This book explores the role of coercion in the relationship between the citizens and regimes of communist Eastern Europe. Looking in detail at Soviet collectivisation in 1928-34, the Hungarian Uprising of 1956 and the Polish Solidarity Movement of 1980-84, it shows how the system excluded channels to enable popular grievances to be translated into collective opposition; how this lessened the amount of popular protest, affected the nature of such protest as did occur and entrenched the dominance of state over society.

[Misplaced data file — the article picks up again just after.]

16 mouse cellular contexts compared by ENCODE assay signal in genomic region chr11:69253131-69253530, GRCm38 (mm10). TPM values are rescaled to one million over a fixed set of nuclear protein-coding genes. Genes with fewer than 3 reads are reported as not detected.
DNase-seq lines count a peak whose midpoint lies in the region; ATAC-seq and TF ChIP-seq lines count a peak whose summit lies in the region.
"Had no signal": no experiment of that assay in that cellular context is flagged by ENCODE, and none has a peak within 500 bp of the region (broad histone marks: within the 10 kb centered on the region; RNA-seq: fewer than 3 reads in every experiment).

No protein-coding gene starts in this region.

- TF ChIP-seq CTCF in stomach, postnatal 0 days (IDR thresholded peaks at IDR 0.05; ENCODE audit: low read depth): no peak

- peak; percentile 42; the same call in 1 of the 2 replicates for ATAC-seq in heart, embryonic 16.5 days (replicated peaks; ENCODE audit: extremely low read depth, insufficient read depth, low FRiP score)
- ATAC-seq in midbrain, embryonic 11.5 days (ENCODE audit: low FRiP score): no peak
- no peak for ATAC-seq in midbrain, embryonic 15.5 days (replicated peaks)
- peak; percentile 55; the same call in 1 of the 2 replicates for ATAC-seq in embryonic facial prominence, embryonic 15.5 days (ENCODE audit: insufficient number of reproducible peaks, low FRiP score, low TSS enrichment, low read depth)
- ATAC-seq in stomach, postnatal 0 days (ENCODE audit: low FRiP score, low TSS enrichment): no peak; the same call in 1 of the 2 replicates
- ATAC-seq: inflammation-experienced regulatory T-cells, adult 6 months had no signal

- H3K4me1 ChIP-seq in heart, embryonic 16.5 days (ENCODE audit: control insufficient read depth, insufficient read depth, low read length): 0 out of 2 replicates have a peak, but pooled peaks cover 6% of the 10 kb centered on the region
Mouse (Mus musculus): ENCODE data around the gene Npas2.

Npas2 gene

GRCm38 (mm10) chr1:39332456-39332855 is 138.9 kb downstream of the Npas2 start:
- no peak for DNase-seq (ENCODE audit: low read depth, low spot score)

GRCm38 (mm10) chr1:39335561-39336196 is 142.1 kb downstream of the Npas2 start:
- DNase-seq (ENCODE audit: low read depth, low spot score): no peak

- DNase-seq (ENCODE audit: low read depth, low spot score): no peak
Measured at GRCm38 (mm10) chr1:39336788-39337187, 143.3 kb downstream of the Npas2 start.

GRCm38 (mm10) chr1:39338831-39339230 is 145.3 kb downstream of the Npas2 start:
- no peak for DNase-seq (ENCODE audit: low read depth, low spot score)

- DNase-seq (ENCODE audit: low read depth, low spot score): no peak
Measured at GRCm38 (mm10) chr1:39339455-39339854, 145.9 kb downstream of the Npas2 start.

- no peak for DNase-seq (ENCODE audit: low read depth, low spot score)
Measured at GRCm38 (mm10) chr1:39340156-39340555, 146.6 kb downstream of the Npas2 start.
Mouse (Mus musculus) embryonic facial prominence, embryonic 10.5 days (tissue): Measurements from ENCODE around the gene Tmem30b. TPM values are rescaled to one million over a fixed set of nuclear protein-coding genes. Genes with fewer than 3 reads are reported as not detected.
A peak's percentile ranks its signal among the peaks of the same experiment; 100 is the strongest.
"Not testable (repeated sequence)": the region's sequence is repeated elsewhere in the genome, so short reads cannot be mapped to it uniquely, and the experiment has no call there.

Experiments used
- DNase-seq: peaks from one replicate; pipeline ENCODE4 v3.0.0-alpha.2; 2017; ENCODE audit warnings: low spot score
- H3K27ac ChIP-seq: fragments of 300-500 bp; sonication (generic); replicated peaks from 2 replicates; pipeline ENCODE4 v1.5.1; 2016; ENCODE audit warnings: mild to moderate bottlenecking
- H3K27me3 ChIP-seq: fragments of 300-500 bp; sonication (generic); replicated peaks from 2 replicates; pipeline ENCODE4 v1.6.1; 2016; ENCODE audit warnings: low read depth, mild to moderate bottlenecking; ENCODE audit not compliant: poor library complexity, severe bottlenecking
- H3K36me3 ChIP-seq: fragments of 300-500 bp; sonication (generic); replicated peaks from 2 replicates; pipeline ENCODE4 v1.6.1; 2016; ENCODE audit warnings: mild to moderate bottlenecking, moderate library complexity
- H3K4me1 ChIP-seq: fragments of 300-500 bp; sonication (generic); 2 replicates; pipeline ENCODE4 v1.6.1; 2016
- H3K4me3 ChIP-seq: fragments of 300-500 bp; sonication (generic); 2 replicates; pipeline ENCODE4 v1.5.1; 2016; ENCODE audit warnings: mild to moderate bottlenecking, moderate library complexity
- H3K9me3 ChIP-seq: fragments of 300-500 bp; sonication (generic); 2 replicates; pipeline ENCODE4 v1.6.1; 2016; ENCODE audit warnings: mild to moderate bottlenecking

chapter 1|19 pages


chapter 2|22 pages

Theories of state–society relations

chapter 3|26 pages

Soviet collectivization

chapter 4|26 pages

The Hungarian Uprising

chapter 5|32 pages

Poland and Solidarity

chapter 6|15 pages